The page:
What's Cooking?: A Mixed Methods Study of Health Perceptions and Use of Improved Cookstoves in Rural India
The burning of biomass (wood, dung, charcoal, etc.) for cooking and heating is widespread throughout the world and is a major contributor to household air pollution (HAP). Biomass fuels are often burned in inefficient stoves and rooms with poor ventilation, contributing to respiratory illnesses, local deforestation, and global climate change. Improved cookstoves (ICS) are advocated as an effective remedy for the effects of HAP. In this study we examine attitudes associated with ICS and traditional stoves among households that purchased an ICS and households that did not. We employed a mixed-methods study between June 2012 and November 2014 in the Himalayan region of Uttarakhand, India. We conducted 2,038 household surveys and 28 in-depth interviews that included questions about environmental and stove-related perceptions, household socio-demographics, stove and fuel use, socio-economic characteristics, risk and time preferences and a 24-hour biomass fuel weighing exercise for monitoring of fuel consumption. This analysis focused on 1) cooking practices 2) stove and fuel use 3) positive and negative attributes of ICS and traditional stoves 4) perceptions of health changes from use of ICS and 5) knowledge of local diseases and health. Quantitative analysis consisted of multivariable logistic regressions with survey data and qualitative analysis employed applied thematic analysis of transcripts from primary cook interviews.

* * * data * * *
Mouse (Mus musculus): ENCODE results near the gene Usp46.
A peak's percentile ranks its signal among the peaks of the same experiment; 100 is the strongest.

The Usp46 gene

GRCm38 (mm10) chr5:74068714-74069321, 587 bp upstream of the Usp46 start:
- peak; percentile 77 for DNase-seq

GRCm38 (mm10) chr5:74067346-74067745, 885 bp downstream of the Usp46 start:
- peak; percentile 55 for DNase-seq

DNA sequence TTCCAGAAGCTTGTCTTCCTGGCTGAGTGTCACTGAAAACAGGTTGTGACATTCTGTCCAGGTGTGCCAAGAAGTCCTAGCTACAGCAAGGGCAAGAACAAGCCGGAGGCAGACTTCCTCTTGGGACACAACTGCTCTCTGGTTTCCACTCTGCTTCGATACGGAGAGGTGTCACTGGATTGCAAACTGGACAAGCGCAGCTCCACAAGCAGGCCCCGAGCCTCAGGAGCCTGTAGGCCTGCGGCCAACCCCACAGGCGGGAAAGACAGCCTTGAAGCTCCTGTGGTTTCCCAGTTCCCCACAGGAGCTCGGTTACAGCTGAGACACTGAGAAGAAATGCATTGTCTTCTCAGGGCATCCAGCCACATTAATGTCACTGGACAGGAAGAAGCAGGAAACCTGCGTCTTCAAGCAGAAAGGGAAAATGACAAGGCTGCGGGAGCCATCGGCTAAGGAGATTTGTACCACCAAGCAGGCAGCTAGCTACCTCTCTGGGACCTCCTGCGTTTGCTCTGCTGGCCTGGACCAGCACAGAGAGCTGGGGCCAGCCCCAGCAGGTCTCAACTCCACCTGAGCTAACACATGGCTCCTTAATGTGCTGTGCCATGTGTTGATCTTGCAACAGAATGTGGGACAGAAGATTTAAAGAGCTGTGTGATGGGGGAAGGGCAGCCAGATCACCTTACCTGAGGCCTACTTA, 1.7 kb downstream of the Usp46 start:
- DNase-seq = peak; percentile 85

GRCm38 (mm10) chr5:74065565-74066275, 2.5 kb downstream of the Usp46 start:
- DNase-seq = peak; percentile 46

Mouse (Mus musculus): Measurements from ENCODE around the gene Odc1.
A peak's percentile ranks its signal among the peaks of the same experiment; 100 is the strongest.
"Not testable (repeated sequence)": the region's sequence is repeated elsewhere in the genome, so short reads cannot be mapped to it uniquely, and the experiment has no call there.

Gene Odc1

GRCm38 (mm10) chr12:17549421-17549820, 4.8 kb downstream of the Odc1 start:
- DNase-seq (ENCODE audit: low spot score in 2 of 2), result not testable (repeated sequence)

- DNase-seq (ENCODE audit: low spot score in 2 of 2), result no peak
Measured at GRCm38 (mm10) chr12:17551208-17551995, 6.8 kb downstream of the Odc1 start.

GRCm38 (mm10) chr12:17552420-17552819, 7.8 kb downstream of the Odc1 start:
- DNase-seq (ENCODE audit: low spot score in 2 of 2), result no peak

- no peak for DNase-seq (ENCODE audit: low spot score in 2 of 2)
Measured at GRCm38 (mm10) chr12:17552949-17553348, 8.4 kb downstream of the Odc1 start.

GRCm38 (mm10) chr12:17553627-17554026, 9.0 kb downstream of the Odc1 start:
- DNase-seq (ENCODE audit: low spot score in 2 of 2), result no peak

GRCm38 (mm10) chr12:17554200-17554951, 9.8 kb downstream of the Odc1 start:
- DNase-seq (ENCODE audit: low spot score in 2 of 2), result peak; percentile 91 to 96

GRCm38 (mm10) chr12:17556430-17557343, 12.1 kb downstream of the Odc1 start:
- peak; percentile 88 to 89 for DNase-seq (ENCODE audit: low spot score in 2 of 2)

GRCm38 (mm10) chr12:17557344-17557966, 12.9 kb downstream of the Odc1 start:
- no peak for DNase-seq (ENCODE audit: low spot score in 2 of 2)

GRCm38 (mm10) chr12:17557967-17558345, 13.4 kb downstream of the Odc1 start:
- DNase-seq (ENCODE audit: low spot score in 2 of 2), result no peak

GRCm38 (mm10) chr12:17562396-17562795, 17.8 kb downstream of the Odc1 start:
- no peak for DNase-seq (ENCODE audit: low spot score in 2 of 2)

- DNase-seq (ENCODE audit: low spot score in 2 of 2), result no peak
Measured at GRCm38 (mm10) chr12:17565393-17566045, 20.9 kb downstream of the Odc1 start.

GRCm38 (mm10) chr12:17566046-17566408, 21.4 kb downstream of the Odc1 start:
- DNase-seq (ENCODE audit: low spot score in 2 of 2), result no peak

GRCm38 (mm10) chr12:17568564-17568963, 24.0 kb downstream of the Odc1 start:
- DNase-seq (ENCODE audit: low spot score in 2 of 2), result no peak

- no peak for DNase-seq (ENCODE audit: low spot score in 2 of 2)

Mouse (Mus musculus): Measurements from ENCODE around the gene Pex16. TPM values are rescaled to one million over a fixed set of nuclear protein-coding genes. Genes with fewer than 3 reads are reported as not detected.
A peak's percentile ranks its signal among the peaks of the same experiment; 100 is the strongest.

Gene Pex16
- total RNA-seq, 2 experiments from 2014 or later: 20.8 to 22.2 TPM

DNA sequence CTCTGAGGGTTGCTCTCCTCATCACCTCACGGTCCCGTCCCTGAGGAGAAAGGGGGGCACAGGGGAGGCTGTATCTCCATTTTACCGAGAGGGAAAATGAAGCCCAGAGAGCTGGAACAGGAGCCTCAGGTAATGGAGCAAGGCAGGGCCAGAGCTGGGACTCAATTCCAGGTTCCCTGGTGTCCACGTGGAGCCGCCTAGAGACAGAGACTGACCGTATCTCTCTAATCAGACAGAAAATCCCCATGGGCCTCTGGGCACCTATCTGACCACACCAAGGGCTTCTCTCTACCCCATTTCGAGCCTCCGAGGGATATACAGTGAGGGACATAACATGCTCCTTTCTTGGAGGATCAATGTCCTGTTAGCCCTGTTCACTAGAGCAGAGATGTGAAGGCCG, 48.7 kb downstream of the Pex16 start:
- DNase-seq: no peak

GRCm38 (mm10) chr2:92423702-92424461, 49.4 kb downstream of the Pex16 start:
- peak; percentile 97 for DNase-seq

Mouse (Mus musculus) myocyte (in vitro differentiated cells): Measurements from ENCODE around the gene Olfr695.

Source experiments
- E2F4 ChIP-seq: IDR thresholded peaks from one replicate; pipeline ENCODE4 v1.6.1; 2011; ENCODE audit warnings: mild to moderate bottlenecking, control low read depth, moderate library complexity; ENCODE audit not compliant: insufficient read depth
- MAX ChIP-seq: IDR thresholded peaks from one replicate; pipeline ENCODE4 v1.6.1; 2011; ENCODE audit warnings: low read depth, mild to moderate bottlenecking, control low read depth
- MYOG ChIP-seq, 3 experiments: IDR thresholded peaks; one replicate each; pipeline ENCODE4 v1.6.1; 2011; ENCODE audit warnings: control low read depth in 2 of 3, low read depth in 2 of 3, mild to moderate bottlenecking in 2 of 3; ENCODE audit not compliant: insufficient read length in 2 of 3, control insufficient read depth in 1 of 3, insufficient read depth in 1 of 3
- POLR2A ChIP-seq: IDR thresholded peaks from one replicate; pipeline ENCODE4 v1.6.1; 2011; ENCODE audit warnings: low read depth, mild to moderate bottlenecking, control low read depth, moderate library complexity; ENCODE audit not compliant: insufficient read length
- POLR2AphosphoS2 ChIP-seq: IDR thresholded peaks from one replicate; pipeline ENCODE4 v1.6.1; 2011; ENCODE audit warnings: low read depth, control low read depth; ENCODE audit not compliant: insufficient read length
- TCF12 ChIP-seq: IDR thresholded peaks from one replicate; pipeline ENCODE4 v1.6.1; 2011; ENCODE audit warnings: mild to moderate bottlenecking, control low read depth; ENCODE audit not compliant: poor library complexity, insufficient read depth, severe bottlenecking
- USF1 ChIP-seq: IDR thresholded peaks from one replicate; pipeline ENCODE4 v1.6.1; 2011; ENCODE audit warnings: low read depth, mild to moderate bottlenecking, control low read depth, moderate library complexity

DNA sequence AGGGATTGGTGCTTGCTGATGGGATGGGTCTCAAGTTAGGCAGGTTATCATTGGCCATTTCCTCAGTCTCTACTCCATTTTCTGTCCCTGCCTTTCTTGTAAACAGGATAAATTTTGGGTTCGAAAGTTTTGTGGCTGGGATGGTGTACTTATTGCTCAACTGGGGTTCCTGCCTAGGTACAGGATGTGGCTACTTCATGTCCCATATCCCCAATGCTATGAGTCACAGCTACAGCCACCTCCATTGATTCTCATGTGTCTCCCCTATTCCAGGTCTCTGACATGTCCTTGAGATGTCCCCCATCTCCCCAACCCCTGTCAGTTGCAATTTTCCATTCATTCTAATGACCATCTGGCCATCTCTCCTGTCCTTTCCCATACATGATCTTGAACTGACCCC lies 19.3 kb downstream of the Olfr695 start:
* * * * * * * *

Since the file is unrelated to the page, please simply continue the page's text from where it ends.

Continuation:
More than half of all households in the qualitative sample reported belief that there is no health impact from using an ICS. Smoke from traditional stoves is considered a normal aspect of daily life. Misconceptions of local diseases, causes, and cures are pervasive and impact perceptions of health. Female respondents were most likely to comment on smoke as unsafe for their health and the cleaning requirement for their traditional stove as a negative feature. Respondents complaining of ICS fuel cost (including electricity bill) and relative wealth of the household were significantly related.
It is clear that households subjected to this stove promotion campaign remained unconvinced that smoke from cooking is an important threat to health. Therefore, we must target households using strong educational campaigns about the effects of smoke in the home, making clear that smoke does not have to be a normal aspect of daily life, and is a health threat that can be eliminated. Wide variation exists among ICS users and their reasons for using or not using the ICS, which suggests the need for additional research on preferences and perceptions before scaling up or implementing similar ICS interventions in this region. Future cookstove intervention programs will benefit from this improved understanding and help inform more effective design of future programs to enhance sustained use of ICS.
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